The British Medical Association
‘I want you to come with me,’ he said as he led me down the corridor to the crime scene. ‘I need to show you something.’ And then he added the ominous line: ‘for your education.’
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My throat was so painful it felt like I was swallowing glass. I was feverish, with tender, swollen glands. And I can tell you the exact moment I succumbed to the illness.
Tags: junior doctors, paediatrics and child health
I’ve often wondered whether anyone else has, in the middle of some soul-destroying hospital shift, felt strangely envious of their patients? I know I have.
Tags: junior doctors, consulting patients
‘I’m the responsible doctor,’ I said. It was true, but the phrase sounded heavier when said to the senior colleague I had just woken up at 2am.
Tags: junior doctors, medical diagnosis
Jobs all ticked off, it was turning into one of those nights that gave me the luxury of a few moments to consider whether a nap at 3am would be a good idea. After nodding off, I was awakened by a bleep: ‘Emergency C-section, obstetric theatres’.
Tags: medical education and training, junior doctors
Tags: junior doctors, medical education and training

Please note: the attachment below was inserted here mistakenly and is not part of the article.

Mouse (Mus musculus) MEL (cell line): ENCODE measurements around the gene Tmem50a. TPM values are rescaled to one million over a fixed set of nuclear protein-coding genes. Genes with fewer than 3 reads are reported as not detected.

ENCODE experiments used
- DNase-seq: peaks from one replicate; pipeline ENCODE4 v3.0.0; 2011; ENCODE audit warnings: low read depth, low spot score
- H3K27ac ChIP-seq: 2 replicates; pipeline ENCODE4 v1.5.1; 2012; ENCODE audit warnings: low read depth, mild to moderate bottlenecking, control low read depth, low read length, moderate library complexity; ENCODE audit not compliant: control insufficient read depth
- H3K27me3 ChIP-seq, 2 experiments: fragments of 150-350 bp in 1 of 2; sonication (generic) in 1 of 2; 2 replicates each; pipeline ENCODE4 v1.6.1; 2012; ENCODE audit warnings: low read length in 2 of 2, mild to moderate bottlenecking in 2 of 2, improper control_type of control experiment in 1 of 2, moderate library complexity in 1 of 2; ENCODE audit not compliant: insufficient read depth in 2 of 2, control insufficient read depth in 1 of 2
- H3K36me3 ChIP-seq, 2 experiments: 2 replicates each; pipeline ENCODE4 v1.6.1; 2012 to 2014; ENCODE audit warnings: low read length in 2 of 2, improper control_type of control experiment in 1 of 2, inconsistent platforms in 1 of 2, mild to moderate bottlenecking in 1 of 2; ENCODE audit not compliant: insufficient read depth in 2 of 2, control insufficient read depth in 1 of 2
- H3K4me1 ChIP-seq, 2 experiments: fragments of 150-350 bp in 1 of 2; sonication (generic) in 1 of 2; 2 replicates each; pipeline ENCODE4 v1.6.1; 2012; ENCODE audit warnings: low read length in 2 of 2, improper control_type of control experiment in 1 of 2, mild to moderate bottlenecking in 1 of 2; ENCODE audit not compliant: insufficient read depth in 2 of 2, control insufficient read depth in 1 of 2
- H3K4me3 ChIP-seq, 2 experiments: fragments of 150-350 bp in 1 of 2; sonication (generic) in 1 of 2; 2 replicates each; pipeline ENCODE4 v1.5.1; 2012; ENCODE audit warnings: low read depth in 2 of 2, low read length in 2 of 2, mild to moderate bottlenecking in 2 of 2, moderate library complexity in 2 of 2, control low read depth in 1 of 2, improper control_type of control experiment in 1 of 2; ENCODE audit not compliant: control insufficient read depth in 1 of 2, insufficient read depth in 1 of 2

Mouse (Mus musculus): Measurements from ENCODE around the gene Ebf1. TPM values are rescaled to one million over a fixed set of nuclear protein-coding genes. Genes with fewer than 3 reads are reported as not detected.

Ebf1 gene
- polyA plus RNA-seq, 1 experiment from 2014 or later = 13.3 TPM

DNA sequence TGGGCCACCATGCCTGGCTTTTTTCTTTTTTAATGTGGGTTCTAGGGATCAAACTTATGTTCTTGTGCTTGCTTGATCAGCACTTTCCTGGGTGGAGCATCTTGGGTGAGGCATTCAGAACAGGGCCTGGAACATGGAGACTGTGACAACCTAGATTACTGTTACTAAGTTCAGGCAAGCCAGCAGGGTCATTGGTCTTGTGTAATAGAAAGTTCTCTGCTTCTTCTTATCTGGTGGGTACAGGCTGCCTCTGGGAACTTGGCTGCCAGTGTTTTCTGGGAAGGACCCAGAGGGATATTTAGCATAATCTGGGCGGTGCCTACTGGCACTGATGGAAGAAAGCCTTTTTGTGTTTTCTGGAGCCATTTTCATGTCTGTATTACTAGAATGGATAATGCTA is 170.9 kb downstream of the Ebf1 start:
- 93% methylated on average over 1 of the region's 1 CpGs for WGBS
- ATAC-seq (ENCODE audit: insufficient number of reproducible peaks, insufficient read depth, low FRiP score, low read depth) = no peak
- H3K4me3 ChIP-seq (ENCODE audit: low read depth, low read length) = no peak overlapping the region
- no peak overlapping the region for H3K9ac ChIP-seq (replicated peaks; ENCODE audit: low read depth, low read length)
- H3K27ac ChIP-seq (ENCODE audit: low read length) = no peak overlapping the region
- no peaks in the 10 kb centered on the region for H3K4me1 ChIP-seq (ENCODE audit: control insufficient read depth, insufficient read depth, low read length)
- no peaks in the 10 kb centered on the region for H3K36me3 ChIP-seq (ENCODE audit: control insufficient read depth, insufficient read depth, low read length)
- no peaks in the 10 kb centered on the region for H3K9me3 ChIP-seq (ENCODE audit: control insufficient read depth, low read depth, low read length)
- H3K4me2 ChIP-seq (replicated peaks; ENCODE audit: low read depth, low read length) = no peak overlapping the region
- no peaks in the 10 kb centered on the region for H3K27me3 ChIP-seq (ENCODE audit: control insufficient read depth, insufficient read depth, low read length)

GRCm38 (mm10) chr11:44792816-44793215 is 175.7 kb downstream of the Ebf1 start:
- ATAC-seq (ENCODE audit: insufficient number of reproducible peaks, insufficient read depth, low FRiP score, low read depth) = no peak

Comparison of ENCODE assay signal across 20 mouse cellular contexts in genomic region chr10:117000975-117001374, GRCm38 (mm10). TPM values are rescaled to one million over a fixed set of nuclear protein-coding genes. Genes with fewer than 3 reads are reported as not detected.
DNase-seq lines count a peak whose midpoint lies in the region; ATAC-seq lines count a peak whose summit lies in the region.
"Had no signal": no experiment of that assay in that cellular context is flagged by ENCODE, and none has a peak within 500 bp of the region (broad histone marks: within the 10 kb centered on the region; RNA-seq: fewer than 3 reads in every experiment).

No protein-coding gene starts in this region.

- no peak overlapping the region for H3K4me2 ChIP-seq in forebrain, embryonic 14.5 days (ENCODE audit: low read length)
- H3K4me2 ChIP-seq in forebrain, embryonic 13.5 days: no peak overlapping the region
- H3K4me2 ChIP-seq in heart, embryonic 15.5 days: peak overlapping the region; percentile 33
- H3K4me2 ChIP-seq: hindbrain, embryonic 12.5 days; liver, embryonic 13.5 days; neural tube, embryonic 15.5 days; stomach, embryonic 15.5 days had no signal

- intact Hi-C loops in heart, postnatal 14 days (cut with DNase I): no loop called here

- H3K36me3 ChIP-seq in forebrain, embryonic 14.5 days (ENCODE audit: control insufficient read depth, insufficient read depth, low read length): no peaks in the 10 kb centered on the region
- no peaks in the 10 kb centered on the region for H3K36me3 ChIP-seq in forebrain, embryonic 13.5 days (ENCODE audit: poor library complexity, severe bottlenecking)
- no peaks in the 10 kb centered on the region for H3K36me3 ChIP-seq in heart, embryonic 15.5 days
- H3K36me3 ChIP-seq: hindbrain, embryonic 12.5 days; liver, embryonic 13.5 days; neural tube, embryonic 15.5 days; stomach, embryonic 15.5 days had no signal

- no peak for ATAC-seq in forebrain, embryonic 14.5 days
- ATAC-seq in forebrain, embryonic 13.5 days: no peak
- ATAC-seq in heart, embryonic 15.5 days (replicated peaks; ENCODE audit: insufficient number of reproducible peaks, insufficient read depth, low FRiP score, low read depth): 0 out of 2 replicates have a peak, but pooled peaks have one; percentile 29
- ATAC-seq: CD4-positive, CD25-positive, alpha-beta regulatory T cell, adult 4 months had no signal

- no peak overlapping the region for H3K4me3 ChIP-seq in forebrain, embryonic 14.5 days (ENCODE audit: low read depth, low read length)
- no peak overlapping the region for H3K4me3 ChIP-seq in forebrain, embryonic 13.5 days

‘Do you remember that chap with back pain?’, my supervisor asked. I did, but only partly, through the haze of paternity leave, as a couple of weeks previously I had been dashing across town to my wife, who had been in labour.
Tags: junior doctors, general practice
'But I had made plans!' It was Monday morning in the second week of December and the middle graders were bemoaning the fact that they had just been informed they were working over Christmas.
Tags: junior doctors
I can still remember the names and faces of all the patients that I have cared for who have died. I can no longer count them on two hands, but I can still remember them. I can remember the way they spoke to us on the ward round, the way they put on a brave face for their visitors and the emptiness of their eyes when I certified them. Does it ever get any easier?
In the hospital where I work PARRT stands for the Patient At Risk and Resuscitation Team. They are a team of experienced ICU nurses who run a 24 hour a day, 365 days of the year outreach service, patrolling the medical and surgical wards for patients who, as their name intimates, are at risk of dying.
It’s a classic pattern in life; just as soon as you become adjusted to a new environment’s challenging demands, the goalposts change and the threshold of expectation rises a little higher.
Tags: foundation programme, junior doctors
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